Creel House (100 East Oxford)

The beautiful 100 East Oxford in 2005.  Notice the knee braces on the roof corners and the 4-over-1 vertical divided windows.  The front two windows on each level on the side represent the original house.  To the rear of that, with matching siding and windows, is the  sympathetic more recent addition.

A House for Benjamin and Annie

Benjamin Kemper Creel was born to Benjamin F and Arabella Creel at Strawberry Hill farm, a little north of Charlottesville in October 1890. The country life apparently held little appeal for the young man and at age 21 he moved north to live with his cousin Raymond, a locomotive fireman, on north St Asaph street. Benjamin immediately also took a job as an engine fireman, shoveling coal into the boilers. In Alexandria he met Annie Travis, daughter of Asher Travis, a machinist who owned the house at the north-west corner of Clyde and Oxford. He was quickly smitten and they married in August 1918, Benjamin switching over to work at the shipyard to stay close to home. They had planned to move into her parents' house, but instead rented out a room from Thomas Burns on Lloyd (now Custis) Avenue.

When the vacant lot across Clyde from the Travis house became available Benjamin and Annie moved quickly, purchasing it in November 1920. They then moved into the Travis house to supervise construction of their own house early the next year.

The new house was a classic American four-square with a low-pitch full-hipped roof with wide overhangs supported by knee brackets at each corner. The design was a bit of a hybrid, having very nice vertical 4-over-1 windows more suggestive of arts and crafts than a standard four-square. There was a full-width front porch supported by tapering pillars and plain ballustrade. It had a full basement on a foundation of concrete blocks finished to resembled large stones.

Great, if fleeting, news came with Annie's pregnancy and in January 1921 she gave birth to Benjamin Jr. Tragically he lived only four days before succumbing to acute bronchitis. The birth also seems to have stressed Annie's health. She had suffered from mitral insufficiency, a heart defect, diagnosed two years earlier, along with rheumatism, and her health went into precipitous decline. She passed away at her parents' house at 8 AM on April 7th. She was 24 years old.

Front view of the house in 1990

The Next Generation

Broken hearted, Benjamin continued the construction of new house at 100 East Oxford. He moved in later that year, with his widowed mother Arabella. The loneliness would not last long. His two sisters, Zaidee and Mary Lee introduced him to their best friend and classmate at Lynchburg College, Bertha Naff. They fell in love and married in October 1924 in DC. This one would last.

Perhaps because the house was closely associated with Annie, or for financial reasons, the new couple did not set up their home there. Instead, they bought the west half of the new duplex at 303 LaVerne Avenue and rented out the larger house on Oxford.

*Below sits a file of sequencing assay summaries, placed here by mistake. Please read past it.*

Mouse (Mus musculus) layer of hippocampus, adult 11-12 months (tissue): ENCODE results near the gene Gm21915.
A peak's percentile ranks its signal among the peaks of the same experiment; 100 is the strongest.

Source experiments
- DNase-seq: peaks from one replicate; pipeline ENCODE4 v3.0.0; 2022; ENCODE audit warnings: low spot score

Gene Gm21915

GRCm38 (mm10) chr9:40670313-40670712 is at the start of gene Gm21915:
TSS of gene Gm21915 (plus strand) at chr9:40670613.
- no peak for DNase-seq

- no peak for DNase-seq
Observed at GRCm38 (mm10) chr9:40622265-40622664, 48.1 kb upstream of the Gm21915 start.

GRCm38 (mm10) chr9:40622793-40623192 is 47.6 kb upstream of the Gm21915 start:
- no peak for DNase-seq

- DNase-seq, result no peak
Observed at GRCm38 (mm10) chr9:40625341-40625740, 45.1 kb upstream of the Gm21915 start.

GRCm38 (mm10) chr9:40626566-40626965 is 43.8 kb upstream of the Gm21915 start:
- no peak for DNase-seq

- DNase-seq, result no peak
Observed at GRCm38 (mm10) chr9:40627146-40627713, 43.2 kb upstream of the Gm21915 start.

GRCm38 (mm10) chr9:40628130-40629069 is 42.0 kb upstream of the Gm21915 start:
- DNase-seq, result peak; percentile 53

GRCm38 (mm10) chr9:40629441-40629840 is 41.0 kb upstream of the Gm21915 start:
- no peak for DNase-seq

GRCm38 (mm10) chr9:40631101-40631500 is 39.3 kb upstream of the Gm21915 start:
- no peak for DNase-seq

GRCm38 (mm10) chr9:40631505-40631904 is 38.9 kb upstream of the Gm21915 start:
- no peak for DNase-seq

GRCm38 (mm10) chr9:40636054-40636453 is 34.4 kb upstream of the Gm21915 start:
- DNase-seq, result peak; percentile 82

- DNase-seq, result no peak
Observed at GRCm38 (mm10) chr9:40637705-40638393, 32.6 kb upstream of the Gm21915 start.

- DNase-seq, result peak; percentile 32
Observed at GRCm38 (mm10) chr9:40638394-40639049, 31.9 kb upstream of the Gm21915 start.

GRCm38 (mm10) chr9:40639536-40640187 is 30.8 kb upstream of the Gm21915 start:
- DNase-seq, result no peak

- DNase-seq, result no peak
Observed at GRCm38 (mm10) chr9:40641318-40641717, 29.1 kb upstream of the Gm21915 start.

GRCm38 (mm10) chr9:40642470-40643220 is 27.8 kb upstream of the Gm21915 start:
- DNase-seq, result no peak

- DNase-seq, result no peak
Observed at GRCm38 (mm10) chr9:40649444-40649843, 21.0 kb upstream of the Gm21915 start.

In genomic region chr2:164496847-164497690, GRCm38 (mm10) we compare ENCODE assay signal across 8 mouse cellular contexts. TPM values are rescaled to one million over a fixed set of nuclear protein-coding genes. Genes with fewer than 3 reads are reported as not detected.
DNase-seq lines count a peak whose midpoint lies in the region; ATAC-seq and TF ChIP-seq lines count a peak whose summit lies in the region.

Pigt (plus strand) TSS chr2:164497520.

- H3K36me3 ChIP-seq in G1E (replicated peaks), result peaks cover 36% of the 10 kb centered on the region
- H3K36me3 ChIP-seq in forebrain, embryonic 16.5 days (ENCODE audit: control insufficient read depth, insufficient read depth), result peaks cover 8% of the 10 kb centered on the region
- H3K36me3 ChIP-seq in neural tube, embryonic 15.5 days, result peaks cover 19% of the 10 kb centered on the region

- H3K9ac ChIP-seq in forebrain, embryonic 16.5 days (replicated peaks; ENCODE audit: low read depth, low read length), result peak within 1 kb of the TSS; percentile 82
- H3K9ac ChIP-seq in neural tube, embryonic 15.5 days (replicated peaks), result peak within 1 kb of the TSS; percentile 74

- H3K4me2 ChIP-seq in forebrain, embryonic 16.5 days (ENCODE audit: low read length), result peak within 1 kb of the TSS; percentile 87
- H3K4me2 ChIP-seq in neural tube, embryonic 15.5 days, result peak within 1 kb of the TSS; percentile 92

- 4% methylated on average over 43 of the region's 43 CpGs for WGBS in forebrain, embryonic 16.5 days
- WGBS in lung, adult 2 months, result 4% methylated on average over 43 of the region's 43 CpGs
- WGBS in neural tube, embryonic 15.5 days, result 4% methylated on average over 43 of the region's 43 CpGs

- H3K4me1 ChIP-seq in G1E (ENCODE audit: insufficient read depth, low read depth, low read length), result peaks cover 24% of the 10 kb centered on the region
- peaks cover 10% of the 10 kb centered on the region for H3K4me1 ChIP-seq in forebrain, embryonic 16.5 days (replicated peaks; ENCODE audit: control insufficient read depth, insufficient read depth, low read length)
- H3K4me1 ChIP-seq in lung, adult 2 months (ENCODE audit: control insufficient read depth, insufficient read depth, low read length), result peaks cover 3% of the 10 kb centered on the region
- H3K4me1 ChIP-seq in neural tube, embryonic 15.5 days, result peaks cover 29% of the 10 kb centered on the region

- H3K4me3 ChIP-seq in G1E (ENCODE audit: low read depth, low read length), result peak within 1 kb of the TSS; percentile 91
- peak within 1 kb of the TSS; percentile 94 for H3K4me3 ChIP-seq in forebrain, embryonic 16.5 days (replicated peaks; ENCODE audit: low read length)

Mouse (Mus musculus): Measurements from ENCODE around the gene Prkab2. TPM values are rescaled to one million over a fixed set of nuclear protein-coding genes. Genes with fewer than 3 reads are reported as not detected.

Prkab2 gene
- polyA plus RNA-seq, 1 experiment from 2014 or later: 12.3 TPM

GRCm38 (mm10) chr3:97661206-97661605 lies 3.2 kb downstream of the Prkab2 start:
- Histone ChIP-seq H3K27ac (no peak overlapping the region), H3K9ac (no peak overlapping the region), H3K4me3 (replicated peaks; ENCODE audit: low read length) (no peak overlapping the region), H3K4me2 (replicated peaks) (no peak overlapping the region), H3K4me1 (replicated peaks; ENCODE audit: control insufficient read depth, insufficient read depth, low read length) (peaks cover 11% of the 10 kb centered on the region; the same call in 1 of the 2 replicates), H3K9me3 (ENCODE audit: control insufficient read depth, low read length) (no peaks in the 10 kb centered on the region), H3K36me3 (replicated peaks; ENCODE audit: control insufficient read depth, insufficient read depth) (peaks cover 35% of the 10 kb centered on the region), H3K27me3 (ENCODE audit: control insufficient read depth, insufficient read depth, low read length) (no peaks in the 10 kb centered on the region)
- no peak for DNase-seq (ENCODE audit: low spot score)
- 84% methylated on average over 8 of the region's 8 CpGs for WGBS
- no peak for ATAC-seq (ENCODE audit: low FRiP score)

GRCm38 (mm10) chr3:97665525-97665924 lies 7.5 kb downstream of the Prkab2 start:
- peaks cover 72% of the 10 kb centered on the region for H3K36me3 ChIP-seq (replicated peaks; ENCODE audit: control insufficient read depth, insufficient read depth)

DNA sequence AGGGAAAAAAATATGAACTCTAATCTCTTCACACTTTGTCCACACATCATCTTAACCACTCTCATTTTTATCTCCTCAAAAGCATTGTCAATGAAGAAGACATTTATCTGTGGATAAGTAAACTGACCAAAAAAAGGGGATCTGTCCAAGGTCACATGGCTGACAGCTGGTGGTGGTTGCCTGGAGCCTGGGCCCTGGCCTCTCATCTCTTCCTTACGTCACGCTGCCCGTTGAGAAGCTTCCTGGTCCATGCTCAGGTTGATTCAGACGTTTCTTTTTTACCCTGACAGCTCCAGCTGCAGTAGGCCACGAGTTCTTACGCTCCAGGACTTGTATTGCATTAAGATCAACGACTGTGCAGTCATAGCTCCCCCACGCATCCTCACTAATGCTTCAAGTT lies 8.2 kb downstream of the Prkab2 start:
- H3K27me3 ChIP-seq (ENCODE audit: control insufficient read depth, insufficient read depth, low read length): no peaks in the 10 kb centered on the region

The tenants did not stay very long. James Stone, a plumber, and his wife Annie lived there to 1929. Then Randolph and Anna Morris moved int with their four sons and one daughter until 1931; and finally Clifton Coflin, a locomotive engineer, his wife Hattie and their three sons and two daughters.

Bertha had been busy in the meantime herself. In March 1926 she gave birth to daughter Ellen, then in November 1929 to son Austin. It was time to move back to the larger house on Oxford, and they did so in 1933. To round out the family Bertha gave birth to Betty Lee in September 1936. They all lived there in the East Oxford house, with Benjamin's mother Arabella, for the next ten years.

Ellen Creel in her 1943 GW HS photo

A New Chapter

In September 1943 Benjamin and Bertha sold the house to Donald and Mae Harlow. To give the Creels their fair share of the story, they moved to 10 West Mount Ida and, in 1948, to 118 East Hume. Ellen had already moved out in 1945 when she married fellow Del Ray resident William W Walter, who she met at the Del Ray Baptist Church, and later they worked together as inspectors at the torpedo factory in town. Son Austin was to prove the star of the family, however. Probably conscious of the fact that his father had only a fourth-grade education, he was quiet and studious and was eventually rewarded with a PhD from Yale. He moved to Gainesville, where he joined the faculty of the University of Florida, serving as professor and then chair of the Department of Religion from 1977 until retirement in 1990.

The sale in 1943 began a series of relatively short ownerships. Donald, a brakeman with RF&P and Mae, a clerk at People's Drug Store, bought the house with a $5,500 mortgage in September 1943. They sold it to Jesse and Ann Twilley in June 1947, the Twilleys taking out a $7,700 mortgage. They, in turn, sold it Esther and RL Raynes in September 1951, who sold it to Floreed Carter, a widow, in January 1957. She died shortly thereafter and her estate sold it to Helen and Edward Glacey in May 1959. They held onto it for ten years, not selling until August 1969.